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Heavy Meddle: Keeping The Peace — And One's Mouth Shut — In A Large, Dysfunctional Family

An elderly couple's daughter has assumed the mantle of their care and lets her resentment show. Her sister-in-law wonders: Should I say something? (Gerard Moonen/Unsplash)
An elderly couple's daughter has assumed the mantle of their care and lets her resentment show. Her sister-in-law wonders: Should I say something? (Gerard Moonen/Unsplash)
This article is more than 3 years old.

Welcome Meddleheads, to the advice column where your crazy meets my crazy! Please send your questions. You can use this form, or send them via email. Not only will you immediately feel much better, you’ll also get some advice.

Hugs,
Steve

...

Dear Steve,

I have a question about how to cope with a large, dysfunctional family… as an in-law. I know from reading this column and listening to Dear Sugar that you get a lot of tough questions about how to walk the right line when it comes to dealing with the family you married into. Here’s the deal:

My wife’s sister, let’s call her Sharon, has taken over managing the affairs of my in-laws. They are elderly and infirm and require near constant supervision. About two years ago, Sharon moved in with them. To her credit, she does a tremendous amount of work, and she does it well.

...she handles her parents’ affairs, and her interactions with the rest of the family, in a bossy, off-putting and controlling way.

The problem is that she handles her parents’ affairs, and her interactions with the rest of the family, in a bossy, off-putting and controlling way. She considers herself the authority and last word on all things relating to her parents and their care. When she needs a day (or sometimes a week) off, she informs her siblings without any notice and expects them to drop everything and take over. If they push back at all, or ask for more notice in the future, Sharon flies off the handle and lays into them about how ungrateful they are.

My wife, and the rest of her siblings (there are five total), believe it’s time for their parents to move into a nursing home. Sharon won’t hear of it, and takes personal offense at the suggestion. My in-laws are good-natured, easy-going people, and they just want to live out the rest of their years in peace. They are happy at home, but they don’t want to be a burden and have been very open to the idea of moving into assisted living when the time is right. However, they are understandably very deferential to Sharon since she is their primary caretaker.

I am trying to stay neutral and to support my wife in her interactions with her family. But it’s getting increasingly difficult to bite my tongue.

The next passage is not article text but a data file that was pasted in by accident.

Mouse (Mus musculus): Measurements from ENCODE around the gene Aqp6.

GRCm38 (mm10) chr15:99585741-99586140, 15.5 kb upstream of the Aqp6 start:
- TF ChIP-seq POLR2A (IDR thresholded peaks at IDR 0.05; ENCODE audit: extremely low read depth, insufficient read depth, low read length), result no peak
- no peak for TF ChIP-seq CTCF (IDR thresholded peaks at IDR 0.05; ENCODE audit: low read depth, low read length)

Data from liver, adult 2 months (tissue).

What would you recommend?

A Bemused Daughter-in-Law
...

Dear Bemused,

Bite your tongue.

I certainly understand your frustration. Sharon sounds like a difficult character. Then again, you might think about how much of her own life she’s given up to care for her parents. By your own account, she does “a tremendous amount of work, and she does it well.” In her own mind, she’s the one who’s taken on this huge burden, one about which she is both resentful and proprietary.

Obviously, her sacrifice doesn’t give her the right to take her siblings for granted, or to bully them. And it should not interfere with your parents’ decision about where they want to live. But it’s up to your siblings to resolve these matters with Sharon, not you.

A more positive way of saying this would be: You’re doing just what you need to do — supporting your wife.

Families tend to fight when they’re upset, because it’s easier to be angry and resentful than it is to be sad.

I can understand that as someone looking at the situation from the outside, you may feel inclined to offer your perspective and to defend your partner. But I’m not sure what would be gained by your saying something to Sharon. I strongly suspect she would view any rebuke from you as presumptuous and provocative. The risk, in other words, is that you’ll further agitate a painful situation.
Look: the dynamics at play when beloved parents are nearing the end are fraught. Even the happiest and healthiest adult children act out in ways that feel regressed. This is disturbing to witness. But your in-laws and your wife and her siblings are the ones who have to work this all out, as best they can.

The best role you can play as an in-law, it seems to me, is to try to understand everyone’s perspective and to be supportive of the entire family as they deal with this new phase in their family’s life. I stress this because, realistically, it’s likely to get more difficult in the months and years ahead. Families tend to fight when they’re upset, because it’s easier to be angry and resentful than it is to be sad. But none of the fighting between your wife and her siblings will get at the truth of their struggle. It’s a distraction.

Go forth in patience and compassion,

Steve

Author's note: Remember a few years ago when there was all that talk about Death Panels? Those didn’t actually exist. But end of life planning does. And this is a family in the throes of trying to cope with it. Other readers who have experience with dynamics like this are encouraged to offer their advice in the comments section below. And feel free to send a letter to Heavy Meddle, too. You can use this form, or send your questions via email. I may not have a helpful response, but the act of writing the letter itself might provide some clarity. — S.A.

Heavy Meddle with Steve Almond is Cognoscenti's advice column. Read more here.

Steve Almond Twitter Cognoscenti contributor
Steve Almond's new book, "Bad Stories: What the Hell Just Happened to Our Country," is now available. He hosts the Dear Sugars podcast with Cheryl Strayed.

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